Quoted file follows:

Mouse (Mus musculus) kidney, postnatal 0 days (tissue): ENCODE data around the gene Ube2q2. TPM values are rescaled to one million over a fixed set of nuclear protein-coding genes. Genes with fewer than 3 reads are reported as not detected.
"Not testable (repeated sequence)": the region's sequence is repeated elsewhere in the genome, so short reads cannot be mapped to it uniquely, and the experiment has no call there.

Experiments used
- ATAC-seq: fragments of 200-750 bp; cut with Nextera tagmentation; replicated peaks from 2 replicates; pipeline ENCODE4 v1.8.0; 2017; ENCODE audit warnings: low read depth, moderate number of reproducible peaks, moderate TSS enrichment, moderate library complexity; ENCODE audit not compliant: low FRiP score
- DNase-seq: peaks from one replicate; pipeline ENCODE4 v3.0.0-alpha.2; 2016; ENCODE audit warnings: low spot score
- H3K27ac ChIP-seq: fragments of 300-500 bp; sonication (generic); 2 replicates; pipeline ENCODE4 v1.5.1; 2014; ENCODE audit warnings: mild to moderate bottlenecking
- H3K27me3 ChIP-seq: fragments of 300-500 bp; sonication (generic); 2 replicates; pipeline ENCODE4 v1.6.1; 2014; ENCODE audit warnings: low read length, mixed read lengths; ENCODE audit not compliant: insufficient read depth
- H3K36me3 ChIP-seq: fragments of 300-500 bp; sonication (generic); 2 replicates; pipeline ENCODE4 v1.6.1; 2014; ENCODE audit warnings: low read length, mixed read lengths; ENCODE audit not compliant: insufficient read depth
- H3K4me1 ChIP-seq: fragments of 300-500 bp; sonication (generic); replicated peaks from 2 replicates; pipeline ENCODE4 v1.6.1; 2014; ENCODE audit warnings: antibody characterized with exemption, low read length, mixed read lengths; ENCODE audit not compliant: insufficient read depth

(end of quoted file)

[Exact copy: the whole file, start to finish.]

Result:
Mouse (Mus musculus) kidney, postnatal 0 days (tissue): ENCODE data around the gene Ube2q2. TPM values are rescaled to one million over a fixed set of nuclear protein-coding genes. Genes with fewer than 3 reads are reported as not detected.
"Not testable (repeated sequence)": the region's sequence is repeated elsewhere in the genome, so short reads cannot be mapped to it uniquely, and the experiment has no call there.

Experiments used
- ATAC-seq: fragments of 200-750 bp; cut with Nextera tagmentation; replicated peaks from 2 replicates; pipeline ENCODE4 v1.8.0; 2017; ENCODE audit warnings: low read depth, moderate number of reproducible peaks, moderate TSS enrichment, moderate library complexity; ENCODE audit not compliant: low FRiP score
- DNase-seq: peaks from one replicate; pipeline ENCODE4 v3.0.0-alpha.2; 2016; ENCODE audit warnings: low spot score
- H3K27ac ChIP-seq: fragments of 300-500 bp; sonication (generic); 2 replicates; pipeline ENCODE4 v1.5.1; 2014; ENCODE audit warnings: mild to moderate bottlenecking
- H3K27me3 ChIP-seq: fragments of 300-500 bp; sonication (generic); 2 replicates; pipeline ENCODE4 v1.6.1; 2014; ENCODE audit warnings: low read length, mixed read lengths; ENCODE audit not compliant: insufficient read depth
- H3K36me3 ChIP-seq: fragments of 300-500 bp; sonication (generic); 2 replicates; pipeline ENCODE4 v1.6.1; 2014; ENCODE audit warnings: low read length, mixed read lengths; ENCODE audit not compliant: insufficient read depth
- H3K4me1 ChIP-seq: fragments of 300-500 bp; sonication (generic); replicated peaks from 2 replicates; pipeline ENCODE4 v1.6.1; 2014; ENCODE audit warnings: antibody characterized with exemption, low read length, mixed read lengths; ENCODE audit not compliant: insufficient read depth